As the story moves on we witness a pair of crimes in various small towns in America wherein the perpetrator has an ironclad alibi. In each case the criminal is a well respected man of society with an unusual and rather ugly face who has just moved into town some eight months ago. The set-up and execution of these crimes are well handled in Gibson's hands and it's a testament to his skills that you don't miss the Shadow, who doesn't show up until a quarter of the way into the story.

Once the Shadow does appear we're granted my favorite scene of the novel. A bizarre cat and mouse scene where the Shadow first appears as Lamont Cranston to Thomas Rodan, one of the criminals who has recently had his rich wife and father-in-law disposed of for their fortune. Cranston claims to be interesting in buying local real estate from Rodan, an broker but his arch attitude and suspicious demeanor begins to shake Rodan.  The night after Cranston leaves, Rodan suspects he is alone at home but his is not alone.  The Shadow has followed hims and he appears as a haunting phantom of guilty conscious to the man. The Shadow laughs coldly and whispers accusations but never shows himself. It is a trick designed to unsettle the man and force his enemies' next move and the writing for this scene is simply fantastic. I want to hear it read out loud as the words simply ooze atmosphere.

Another favorite scene in the story happens much later in the novel, once the action has shifted to San Francisco's Chinatown. Here, the Shadow confronts the Chinese criminal Chow Lee, and their confrontation is a classic and leads to an interesting hint regarding the origin of the Shadow's girasol ring. Chow Lee is an excellent character and despite a short appearance of a few pages only he left a mark on me and I hope we see him again in the future of the series.

Gibson's portrayal of minority characters is of course rooted in the timeframe and genre he wrote, but in the case of Chow Lee here and Jericho in "The Golden Masks" it seems he affords them a bit more dignity than many of his contemporaries. A secret race of Aztecs that appear for a few chapters don't fair quite so well, but at least their overall intentions are humane.

The only con I have is, as mentioned above, I don't think Gibson's prose has the same level of precision that I've seen in other of his later stories. This is more than made up for by the strength of the stories' scenes, especially the two I noted above. I think this is an adventure that any fan of The Shadow is going to thoroughly enjoy!

5/5 Golden Masks

One face, six different men?  Is it possible?  Great cover that captures the weirdness of this adventure.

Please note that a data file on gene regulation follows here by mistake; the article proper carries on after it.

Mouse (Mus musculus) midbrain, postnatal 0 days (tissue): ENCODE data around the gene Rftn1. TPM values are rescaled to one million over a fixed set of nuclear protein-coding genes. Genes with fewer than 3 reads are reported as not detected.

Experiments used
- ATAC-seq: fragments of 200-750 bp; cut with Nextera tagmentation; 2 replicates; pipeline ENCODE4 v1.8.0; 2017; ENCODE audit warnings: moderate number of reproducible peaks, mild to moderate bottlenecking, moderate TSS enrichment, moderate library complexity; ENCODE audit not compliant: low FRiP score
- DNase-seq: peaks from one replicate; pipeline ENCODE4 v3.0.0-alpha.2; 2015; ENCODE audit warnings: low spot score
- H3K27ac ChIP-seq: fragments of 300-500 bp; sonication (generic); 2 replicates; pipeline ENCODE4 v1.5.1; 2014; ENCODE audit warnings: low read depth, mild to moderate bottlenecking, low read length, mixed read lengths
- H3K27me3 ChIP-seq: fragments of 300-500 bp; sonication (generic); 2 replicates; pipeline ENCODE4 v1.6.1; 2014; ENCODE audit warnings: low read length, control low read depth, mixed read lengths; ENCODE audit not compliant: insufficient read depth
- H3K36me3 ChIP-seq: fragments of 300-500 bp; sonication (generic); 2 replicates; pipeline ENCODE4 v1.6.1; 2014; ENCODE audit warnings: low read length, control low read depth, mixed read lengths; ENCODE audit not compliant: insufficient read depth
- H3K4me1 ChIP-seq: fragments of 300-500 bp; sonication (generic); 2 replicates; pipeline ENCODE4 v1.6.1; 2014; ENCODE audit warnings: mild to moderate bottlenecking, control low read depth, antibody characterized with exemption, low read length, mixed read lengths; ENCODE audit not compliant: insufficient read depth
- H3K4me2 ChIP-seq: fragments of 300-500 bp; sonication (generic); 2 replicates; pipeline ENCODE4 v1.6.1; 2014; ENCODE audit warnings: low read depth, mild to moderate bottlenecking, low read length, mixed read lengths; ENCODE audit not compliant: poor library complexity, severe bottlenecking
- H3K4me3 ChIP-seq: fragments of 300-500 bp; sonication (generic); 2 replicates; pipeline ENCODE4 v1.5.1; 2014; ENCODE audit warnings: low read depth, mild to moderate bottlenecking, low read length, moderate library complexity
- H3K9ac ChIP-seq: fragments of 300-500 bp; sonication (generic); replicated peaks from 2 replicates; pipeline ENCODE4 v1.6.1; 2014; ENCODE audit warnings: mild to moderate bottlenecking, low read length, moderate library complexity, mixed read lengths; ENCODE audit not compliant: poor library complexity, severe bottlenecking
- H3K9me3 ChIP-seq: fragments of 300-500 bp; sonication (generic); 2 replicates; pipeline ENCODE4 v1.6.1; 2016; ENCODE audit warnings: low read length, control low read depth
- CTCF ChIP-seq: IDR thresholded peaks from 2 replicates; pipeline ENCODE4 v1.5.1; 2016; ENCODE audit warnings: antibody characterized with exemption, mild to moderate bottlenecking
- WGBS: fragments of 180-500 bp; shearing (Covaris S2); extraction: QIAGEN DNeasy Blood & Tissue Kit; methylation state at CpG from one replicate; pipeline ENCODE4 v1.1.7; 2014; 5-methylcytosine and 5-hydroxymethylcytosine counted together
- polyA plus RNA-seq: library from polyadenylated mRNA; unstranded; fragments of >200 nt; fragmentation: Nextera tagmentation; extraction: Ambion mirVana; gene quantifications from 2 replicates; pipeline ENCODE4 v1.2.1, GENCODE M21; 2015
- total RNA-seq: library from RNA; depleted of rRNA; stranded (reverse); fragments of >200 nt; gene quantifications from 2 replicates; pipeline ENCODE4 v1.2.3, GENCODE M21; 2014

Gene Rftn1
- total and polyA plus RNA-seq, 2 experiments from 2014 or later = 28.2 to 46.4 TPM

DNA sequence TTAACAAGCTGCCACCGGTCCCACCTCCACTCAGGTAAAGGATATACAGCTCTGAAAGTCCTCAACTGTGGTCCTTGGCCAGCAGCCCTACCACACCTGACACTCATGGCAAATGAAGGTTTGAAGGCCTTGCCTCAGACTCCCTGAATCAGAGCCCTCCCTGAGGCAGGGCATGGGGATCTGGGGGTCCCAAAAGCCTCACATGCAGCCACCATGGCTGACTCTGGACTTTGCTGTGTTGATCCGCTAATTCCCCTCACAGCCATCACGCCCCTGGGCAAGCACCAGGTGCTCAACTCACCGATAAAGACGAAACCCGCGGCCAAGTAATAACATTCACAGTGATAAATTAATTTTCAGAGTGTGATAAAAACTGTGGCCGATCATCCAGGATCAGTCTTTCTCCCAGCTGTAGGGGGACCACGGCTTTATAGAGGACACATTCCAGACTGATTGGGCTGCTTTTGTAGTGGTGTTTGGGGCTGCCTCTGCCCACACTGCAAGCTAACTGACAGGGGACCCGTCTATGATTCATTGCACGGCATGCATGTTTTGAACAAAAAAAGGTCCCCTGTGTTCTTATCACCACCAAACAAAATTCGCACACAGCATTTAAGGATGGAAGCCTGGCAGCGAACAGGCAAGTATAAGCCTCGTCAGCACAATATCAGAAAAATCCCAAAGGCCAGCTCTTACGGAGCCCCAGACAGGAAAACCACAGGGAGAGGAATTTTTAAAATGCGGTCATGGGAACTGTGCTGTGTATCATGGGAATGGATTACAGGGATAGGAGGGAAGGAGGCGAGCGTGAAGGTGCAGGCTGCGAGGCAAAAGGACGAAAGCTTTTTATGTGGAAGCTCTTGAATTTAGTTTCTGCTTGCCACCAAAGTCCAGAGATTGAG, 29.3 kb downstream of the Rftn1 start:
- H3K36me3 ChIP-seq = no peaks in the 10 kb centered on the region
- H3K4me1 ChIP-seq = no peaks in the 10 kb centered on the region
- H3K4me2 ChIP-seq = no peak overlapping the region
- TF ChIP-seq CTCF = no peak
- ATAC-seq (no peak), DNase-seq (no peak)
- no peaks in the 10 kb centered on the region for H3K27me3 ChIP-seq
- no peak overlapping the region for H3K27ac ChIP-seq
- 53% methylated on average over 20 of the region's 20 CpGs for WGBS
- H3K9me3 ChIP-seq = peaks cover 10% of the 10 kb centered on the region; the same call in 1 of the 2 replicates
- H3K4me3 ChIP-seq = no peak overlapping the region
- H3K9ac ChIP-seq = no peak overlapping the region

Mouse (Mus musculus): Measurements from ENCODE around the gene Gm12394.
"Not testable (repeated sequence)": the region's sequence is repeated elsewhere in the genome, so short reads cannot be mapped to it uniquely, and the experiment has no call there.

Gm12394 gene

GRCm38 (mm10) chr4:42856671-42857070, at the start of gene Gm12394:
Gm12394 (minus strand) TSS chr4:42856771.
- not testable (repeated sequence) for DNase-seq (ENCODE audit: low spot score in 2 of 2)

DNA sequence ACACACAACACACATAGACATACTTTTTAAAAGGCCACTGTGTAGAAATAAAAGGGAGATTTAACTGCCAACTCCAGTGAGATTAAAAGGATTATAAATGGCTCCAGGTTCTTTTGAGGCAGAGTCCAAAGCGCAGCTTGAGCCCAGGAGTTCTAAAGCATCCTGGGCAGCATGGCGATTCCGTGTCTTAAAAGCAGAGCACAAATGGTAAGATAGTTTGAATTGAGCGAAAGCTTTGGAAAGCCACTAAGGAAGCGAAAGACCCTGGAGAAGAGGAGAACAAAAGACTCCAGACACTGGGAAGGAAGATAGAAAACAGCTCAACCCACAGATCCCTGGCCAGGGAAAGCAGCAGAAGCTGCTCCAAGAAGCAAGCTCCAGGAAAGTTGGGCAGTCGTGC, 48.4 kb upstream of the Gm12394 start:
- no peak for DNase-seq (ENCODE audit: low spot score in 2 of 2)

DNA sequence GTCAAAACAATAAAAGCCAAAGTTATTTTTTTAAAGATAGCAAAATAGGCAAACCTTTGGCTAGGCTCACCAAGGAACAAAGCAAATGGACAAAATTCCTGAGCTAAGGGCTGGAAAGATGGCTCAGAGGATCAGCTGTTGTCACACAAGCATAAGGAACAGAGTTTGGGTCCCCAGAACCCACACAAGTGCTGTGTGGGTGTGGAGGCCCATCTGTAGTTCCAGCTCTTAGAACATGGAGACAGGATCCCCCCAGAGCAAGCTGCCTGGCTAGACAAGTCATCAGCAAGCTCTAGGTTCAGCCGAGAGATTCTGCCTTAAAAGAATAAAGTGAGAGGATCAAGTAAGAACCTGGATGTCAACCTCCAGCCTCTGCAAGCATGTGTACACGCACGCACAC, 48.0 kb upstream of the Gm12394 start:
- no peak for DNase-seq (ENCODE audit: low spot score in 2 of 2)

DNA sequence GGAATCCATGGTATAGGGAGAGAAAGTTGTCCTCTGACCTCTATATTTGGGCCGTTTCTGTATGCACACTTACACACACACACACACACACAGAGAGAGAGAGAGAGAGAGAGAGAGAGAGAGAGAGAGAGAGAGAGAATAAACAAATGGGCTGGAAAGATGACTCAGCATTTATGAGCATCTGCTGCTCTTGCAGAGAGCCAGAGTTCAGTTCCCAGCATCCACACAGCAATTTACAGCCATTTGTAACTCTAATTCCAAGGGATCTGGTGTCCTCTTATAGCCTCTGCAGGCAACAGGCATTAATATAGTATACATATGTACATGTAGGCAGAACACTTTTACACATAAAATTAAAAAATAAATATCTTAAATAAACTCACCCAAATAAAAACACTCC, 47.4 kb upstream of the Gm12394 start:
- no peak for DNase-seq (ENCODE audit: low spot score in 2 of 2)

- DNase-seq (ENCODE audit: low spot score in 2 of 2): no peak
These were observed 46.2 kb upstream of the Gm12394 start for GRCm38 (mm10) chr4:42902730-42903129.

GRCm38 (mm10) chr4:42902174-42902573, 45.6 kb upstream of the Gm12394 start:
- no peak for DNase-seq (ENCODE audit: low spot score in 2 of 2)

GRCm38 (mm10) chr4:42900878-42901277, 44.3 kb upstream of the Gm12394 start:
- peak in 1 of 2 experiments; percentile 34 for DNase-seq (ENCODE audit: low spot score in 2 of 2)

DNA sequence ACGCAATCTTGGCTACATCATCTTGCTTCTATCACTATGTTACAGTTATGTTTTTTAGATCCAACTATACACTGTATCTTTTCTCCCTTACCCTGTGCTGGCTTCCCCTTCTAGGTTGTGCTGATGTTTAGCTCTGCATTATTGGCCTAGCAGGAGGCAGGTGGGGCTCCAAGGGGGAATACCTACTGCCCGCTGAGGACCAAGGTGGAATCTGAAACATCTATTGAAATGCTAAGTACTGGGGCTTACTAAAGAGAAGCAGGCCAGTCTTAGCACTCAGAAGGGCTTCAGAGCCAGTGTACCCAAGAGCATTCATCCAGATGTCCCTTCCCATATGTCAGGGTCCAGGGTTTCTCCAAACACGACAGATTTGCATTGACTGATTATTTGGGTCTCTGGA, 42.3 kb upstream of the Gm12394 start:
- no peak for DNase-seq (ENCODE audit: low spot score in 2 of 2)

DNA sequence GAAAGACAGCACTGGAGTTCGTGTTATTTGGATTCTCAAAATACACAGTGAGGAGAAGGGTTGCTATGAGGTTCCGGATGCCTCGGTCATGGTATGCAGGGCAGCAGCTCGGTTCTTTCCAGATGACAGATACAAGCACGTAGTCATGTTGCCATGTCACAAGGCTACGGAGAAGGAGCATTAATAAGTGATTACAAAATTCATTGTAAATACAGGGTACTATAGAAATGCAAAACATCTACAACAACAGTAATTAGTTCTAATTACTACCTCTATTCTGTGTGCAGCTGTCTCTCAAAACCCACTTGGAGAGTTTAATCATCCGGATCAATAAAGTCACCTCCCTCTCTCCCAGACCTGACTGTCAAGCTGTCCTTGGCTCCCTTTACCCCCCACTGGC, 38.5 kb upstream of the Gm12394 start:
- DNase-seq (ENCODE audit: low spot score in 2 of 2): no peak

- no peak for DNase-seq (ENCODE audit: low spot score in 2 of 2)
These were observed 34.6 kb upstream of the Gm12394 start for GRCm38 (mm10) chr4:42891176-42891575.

Sunday, September 13, 2009

OTR Review: The Sealed Book "To Have and to Hold"

Series Name: The Sealed Book
Episode Title: To Have and to Hold
Original Air Date: 8/12/45
Available On: Relic Radio Podcast, Sept. 8 2009
Sound Quality: Average

The Sealed Book starts off a total hoot. A gong sounds, an over-eager organist goes to town with the first peels of Capt. Nemo style playing, then a great booming voice tells of The Keeper of the Sealed Book who opens his hideous tome to bring us this evening's story. It's a riotously over the top opening and it quite got me in the mood for some riotously over the top radio suspense. Unfortunately, what I got was "To Have and To Hold"

The story is a young woman drops in on her reclusive wealthy aunt, who no one in the town has seen for over 40 years. Food and various "men's items" (cigars, suits and other such manly items) are left on her front step. The young lady is determined to meet the old woman and meet her she does. Their meeting leads into a drawn-out flashback sequence that is occasionally punctuated by extended sections of wild-eyed organ playing (we're talking a minute or more, I must assume this is where advertisements would be added in, though I can't imagine selling Wheaties over the top of those sounds).

The performances are unmemorable but not offensive. The story is the same and for a suspense drama, inoffensive shouldn't be the best that can be said! You won't be hurt by this show, but I doubt it is going to do much to impress most listeners.

I'll give this one 2/5 Golden Masks.

OTR Review: Theater Five "Incident at Shadow Valley"

Series Name: Theater Five
Episode Title: Incident at Shadow Valley
Original Air Date: 9/8/64
Available On: Relic Radio Podcast, Sept. 8 2009
Sound Quality: Excellent

This is the second episode of Theater Five I've heard and it like the other is tightly written and well acted with solid sound design and direction. I gather that this series was ABC's attempt at radio drama revival from the early 60s and it's a pity that the revival didn't stick.

This episode takes place at The Last Chance Diner, a truck stop in the middle of nowhere. Pop is the lovable old coot who runs the place and it's an evening of troubles for the poor man, his grandson is sick to the point of death and his diner isn't up to code so there are going to be fines.